One can generally guarantee that if the lovely people at Text publish a book it’s got to be good and this one certainly proves that point! Some of my favourite Text books of 2018 include Tom Rachman’s The Italian Teacher, Helen Lewis’ The Dead Still Cry Out, Carlos Ruiz Zafan’s The Labyrinth of the Spirits, Garry Disher’s Kill Shot and Raphael Jerusalmy’s Evacuation.
I can now add Krasnostein’s The Trauma Cleaner to that list.
What’s not to love about this book? Firstly, the author – a writer, researcher, lawyer with a PhD in criminal law. She’s young and gorgeous and clearly so very talented when it comes to crafting intriguing characters and magnificent plots. And she’s Australian!
The protagonist in this tale, Sandra Pankhurst, is a troubled individual with a complicated past and a devastating occupation. There are so many layers to Sandra and through her telling, Krasnostein teases them all out. Sandra is not necessarily a likeable character. Indeed, she is so deeply troubled that there is a sorrow that follows her through this book like a shadow. Her harrowing job as a trauma cleaner is perfect to convey her inner turmoil and while there are shocking aspects to this book, they are somehow fitting of the trauma that Sandra has experienced in her life.
It was only when I reached the end of Krasnostein’s book that I realised how well it was crafted. The characters and plot seemed to cover up the literary brilliance until the final pages and I’m not entirely sure what made me suddenly appreciate the literariness of the book. Krasnostein is clearly a master literary craftsman who manages to combine complex and troubling ideas of homelessness, gender bias and identity with empathy and honesty in a way that allows the reader to drown in the story without losing sight of the issues and their poignancy.
I had the pleasure of meeting Elie Wiesel once, at the New York Times in a large room with enormous picture windows out of which one could see a stretch across the night lights of New York City. It was for a book launch for my cousin’s book about his family, a memoir. I have to confess that I was somewhat awestruck by the venue and the view and the smell of newsprint and of course by everything that Wiesel represented in the world. My cousin introduced me to Wiesel and my memories of him are that he was shorter than I expected for someone who was clearly so great and that his eyes were more penetrating than any I had ever seen. When he looked at me I felt as though he saw straight into the heart of me, into my soul as it were. I was in his presence for less than 5 minutes. I was too in awe to say anything except ‘Lovely to meet you’ and to smile. But I will never forget the intensity of his gaze. When I heard that Wiesel had passed away I remembered fondly this one fleeting encounter and I counted myself as honoured to have had the opportunity to meet him all those years ago in that big room in the sky with the picture windows.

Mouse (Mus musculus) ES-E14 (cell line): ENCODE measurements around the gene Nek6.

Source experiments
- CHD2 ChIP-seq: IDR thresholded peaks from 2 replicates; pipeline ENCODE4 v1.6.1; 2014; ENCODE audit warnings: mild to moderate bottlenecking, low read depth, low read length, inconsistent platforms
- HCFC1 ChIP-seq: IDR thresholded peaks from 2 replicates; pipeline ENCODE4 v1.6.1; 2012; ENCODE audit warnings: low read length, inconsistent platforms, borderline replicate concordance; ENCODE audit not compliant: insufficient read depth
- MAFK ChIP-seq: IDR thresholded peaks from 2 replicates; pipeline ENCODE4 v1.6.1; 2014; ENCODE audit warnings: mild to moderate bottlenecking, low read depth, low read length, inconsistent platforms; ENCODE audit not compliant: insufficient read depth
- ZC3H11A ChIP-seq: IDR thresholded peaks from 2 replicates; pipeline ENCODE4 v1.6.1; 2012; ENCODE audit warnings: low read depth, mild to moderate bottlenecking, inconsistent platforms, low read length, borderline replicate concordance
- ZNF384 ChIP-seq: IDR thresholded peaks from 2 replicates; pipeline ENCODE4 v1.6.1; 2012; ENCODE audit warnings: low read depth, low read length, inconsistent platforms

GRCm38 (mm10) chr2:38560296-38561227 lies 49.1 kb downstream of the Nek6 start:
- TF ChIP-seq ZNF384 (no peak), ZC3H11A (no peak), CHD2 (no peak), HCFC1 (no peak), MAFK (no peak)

When I heard that Ariel was writing this book I knew that he had to meet my cousin whose last name is also ironically Berger (different spelling and not related). It is serendipitous that my cousin, Joseph Berger is also writing a book about Wiesel although his is more of a biography. Ariel and Joe spoke. Ariel’s book was published. Joe’s book should be out next year. I jumped to read Ariel’s book and I will similarly jump to read Joe’s.
Witness is quite possibly one of the most special books I have ever had the pleasure of reading. I confess that I wasn’t quite sure what to expect … how was Burger going to share the “lessons from Elie Wiesel’s classroom”? I wasn’t disappointed. This book invoked in me a deep sorrow and sense of loss at the reality that I never got to sit in Wiesel’s classroom, that I never had the privilege of learning from him in the way that Burger so clearly did. The lessons and thoughts that Burger shares in this book are beyond inspiring. They are magnificent and profound and from the first words I was immediately reminded of the intensity of Wiesel’s gaze as I remembered it and of his path through the world as a true witness – a witness not just to tragedy and inconceivable devastation but more importantly, as a teacher and a mentor, a witness to the way that young people’s minds can grow and change as they are challenged to think and rethink their perceptions of the world and of life. In this, Wiesel was clearly a master and Burger was so fortunate to have the extended opportunity of spending so much time at the feet of such a giant.
There is so much wisdom in this book that it is impossible in one reading to do it justice. What I will share is that it is one book that I will not be sharing with friends. I want to read it again and underline the key passages that trouble me or make me smile. I want to make a list of books that Wiesel recommended or used in his teaching and I want to try and capture for myself some of his valuable lessons and find ways to use them in my life. I will be telling my friends to buy their own copies so that they can know the joy with which Wiesel lived and the way he inspired others to similarly find their joy.
This is one of those books that every thinking and feeling human being needs to read. And if you have the chance to meet Ariel Burger make sure you listen intently to all he says. His gaze is not nearly as intense as Wiesel’s – I know because I have had the pleasure of learning with Ariel. Ariel’s gaze is more graceful and less intimidating. What I remember of being in his presence is the way his gaze provides spaces for him to listen. This book stands out as a sign of Burger’s true talent as a thinker and a listener. A witness in his own right.